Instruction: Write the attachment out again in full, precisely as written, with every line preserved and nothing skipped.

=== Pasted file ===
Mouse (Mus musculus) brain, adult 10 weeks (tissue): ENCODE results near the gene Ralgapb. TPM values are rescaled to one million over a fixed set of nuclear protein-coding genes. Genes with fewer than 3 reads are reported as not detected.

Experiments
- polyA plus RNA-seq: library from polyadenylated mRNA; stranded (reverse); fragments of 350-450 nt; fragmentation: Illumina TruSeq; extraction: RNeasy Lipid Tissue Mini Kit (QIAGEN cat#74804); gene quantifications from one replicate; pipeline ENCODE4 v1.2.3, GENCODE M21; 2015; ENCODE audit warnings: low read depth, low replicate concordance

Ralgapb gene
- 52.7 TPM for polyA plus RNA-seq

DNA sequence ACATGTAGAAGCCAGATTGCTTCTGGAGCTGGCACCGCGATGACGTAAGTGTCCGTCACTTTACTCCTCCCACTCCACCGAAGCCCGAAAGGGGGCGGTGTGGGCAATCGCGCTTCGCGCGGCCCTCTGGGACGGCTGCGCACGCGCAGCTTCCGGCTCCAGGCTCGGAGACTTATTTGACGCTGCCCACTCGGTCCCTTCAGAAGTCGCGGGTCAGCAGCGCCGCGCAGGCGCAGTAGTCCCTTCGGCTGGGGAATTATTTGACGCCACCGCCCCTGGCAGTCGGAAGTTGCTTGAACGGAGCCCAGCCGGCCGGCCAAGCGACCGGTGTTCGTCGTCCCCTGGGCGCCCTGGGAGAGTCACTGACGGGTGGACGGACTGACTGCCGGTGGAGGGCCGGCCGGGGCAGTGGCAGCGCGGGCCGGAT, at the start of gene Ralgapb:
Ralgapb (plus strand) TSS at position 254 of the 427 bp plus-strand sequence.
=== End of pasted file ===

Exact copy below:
Mouse (Mus musculus) brain, adult 10 weeks (tissue): ENCODE results near the gene Ralgapb. TPM values are rescaled to one million over a fixed set of nuclear protein-coding genes. Genes with fewer than 3 reads are reported as not detected.

Experiments
- polyA plus RNA-seq: library from polyadenylated mRNA; stranded (reverse); fragments of 350-450 nt; fragmentation: Illumina TruSeq; extraction: RNeasy Lipid Tissue Mini Kit (QIAGEN cat#74804); gene quantifications from one replicate; pipeline ENCODE4 v1.2.3, GENCODE M21; 2015; ENCODE audit warnings: low read depth, low replicate concordance

Ralgapb gene
- 52.7 TPM for polyA plus RNA-seq

DNA sequence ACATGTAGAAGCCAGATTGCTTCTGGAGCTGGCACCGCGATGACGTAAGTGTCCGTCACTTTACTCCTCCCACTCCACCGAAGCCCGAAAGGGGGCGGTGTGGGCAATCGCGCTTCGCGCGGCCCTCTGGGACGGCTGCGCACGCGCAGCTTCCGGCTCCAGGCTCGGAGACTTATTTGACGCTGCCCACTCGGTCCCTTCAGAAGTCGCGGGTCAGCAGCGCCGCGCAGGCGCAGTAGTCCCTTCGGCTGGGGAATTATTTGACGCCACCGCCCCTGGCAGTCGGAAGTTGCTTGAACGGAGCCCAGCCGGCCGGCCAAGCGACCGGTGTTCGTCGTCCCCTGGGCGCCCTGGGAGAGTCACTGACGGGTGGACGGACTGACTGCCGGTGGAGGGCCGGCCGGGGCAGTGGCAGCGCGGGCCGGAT, at the start of gene Ralgapb:
Ralgapb (plus strand) TSS at position 254 of the 427 bp plus-strand sequence.